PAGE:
Archive for Philosophy and Logic
Those using the Gregorian calendar count the years since the birth of Christ as Anno Domini, A.D. Bullshit is probably a lot older. But given that it’s a new millennium, maybe it’s time we started counting the years in A.B. “One of the most salient features of our culture,” as Aaron Hanlon quotes philosopher Harry Frankfurt at Salon, “is that there is so much bullshit.”
Case in point. In its obsession with turning everything on this planet into the Precious (other planets will come later), the Midas cult has turned its sights on sleep because “sleep is the enemy of capital.” Thus, sleep must be abolished. From caffeine-laced Red Bull to topical sprays to marshmallows, “perky jerky,” and military experiments with transcranial direct current stimulation (tDCS), Newsweek looks at how we are waging the war on sleep:
For those looking to sleep less without drugs or military tech, there’s the “Uberman” sleep schedule: 20 minute naps taken every four hours. That’s just two hours of sleep in every 24 hours. Uberman is based on the theory that while humans experience two types of sleep, we only need one of those to stay alive. Rapid eye movement (REM) sleep is the stage in which we dream, and it also has been shown in lab tests to be critical to survival: Rodents deprived of REM sleep die after just five weeks. Then there is non-REM sleep, which itself is broken down into four separate stages. One of those is short wave sleep (or SWS). Scientists aren’t really sure what function SWS serves, and Uberman advocates argue that it may not be critical to survival at all.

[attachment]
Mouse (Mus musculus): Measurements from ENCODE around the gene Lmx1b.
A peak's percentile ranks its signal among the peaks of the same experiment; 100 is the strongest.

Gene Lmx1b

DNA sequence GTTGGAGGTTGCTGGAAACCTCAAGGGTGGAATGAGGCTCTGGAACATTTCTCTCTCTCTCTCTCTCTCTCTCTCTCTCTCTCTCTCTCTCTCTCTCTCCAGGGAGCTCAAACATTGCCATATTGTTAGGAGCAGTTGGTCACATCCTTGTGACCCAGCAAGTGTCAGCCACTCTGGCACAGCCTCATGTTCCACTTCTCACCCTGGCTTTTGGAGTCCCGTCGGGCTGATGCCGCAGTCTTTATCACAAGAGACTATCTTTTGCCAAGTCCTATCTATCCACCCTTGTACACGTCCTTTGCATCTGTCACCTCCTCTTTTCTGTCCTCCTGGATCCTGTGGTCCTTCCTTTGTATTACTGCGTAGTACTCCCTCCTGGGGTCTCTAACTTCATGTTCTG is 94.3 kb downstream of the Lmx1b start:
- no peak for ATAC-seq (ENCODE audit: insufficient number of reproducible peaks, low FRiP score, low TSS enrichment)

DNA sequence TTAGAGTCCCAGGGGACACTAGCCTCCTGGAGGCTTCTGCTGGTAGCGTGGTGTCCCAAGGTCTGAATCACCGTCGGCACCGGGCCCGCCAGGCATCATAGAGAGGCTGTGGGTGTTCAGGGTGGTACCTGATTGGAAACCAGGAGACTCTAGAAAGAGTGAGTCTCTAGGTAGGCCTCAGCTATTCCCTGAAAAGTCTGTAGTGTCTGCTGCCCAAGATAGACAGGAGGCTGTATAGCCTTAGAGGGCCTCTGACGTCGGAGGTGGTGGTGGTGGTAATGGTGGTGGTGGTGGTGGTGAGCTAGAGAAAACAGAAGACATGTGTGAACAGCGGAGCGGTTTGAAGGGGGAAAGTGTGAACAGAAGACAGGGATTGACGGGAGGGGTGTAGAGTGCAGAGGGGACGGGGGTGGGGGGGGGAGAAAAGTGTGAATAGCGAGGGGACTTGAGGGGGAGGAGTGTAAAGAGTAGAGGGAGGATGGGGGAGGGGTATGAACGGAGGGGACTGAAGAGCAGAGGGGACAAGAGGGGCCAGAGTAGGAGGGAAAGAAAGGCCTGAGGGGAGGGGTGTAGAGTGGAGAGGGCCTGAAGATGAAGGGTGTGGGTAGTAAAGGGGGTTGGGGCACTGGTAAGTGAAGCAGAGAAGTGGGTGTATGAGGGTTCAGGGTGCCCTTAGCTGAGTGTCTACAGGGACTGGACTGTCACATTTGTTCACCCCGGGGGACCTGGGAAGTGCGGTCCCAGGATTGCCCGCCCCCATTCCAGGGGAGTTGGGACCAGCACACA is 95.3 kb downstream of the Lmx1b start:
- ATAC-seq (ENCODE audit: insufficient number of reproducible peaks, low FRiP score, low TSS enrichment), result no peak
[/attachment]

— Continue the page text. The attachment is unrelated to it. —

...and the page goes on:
On Wednesday, NPR ran a story about a Russian writer, Mikhail Bulgakov, whose work Stalin enjoyed, but whose ideas Stalin considered “too dangerous to publish.” Ideas are like that. Invasive. Pernicious. Bulletproof, as “V” said in the movie. They can spread like a virus. Or, reduced to shibboleths, become objects of worship. For many, freedom works like that now.
Also this week, Michael Kraus and Jacinth J. X. Tan of the University of Illinois released a paper on the role of a particularly virulent notion, essentialism, in how people see themselves and report their health:
In this research, we proposed and examined the possibility that lay theories that people hold about social class categories can mitigate class-related health disparities. Across three studies, we found that while lower-class individuals were more likely to report experiencing poorer health and greater negative self-conscious emotions compared to upper-class individuals when they endorsed essentialist beliefs about social class, this class-based difference was not observed when participants endorsed non-essentialist beliefs about social class.
Basically, if you are poor and believe social status is inbred
—in your genes—you are more likely to report being unhealthy, the study suggests. Poor people without this belief are more likely to report being healthier and less likely to accept their status as unchangeable.
Besides suffering Ronald Reagan in the 1980s, the decade saw (IIRC) parents bringing the kiddies to the mall on Saturday to be photographed and fingerprinted. Maybe bringing dental impressions to help identify their bodies. We called these “child safe” programs. In the 1950s, it was commies hiding in the woodpile. By the 1980s, it was child abducters hiding behind every tree. Heaven forfend that little Johnny or Janie should walk or ride a bike to school or to the playground without a hypervigilant parent for a bodyguard. Well, somebody is finally trying to beak the spell: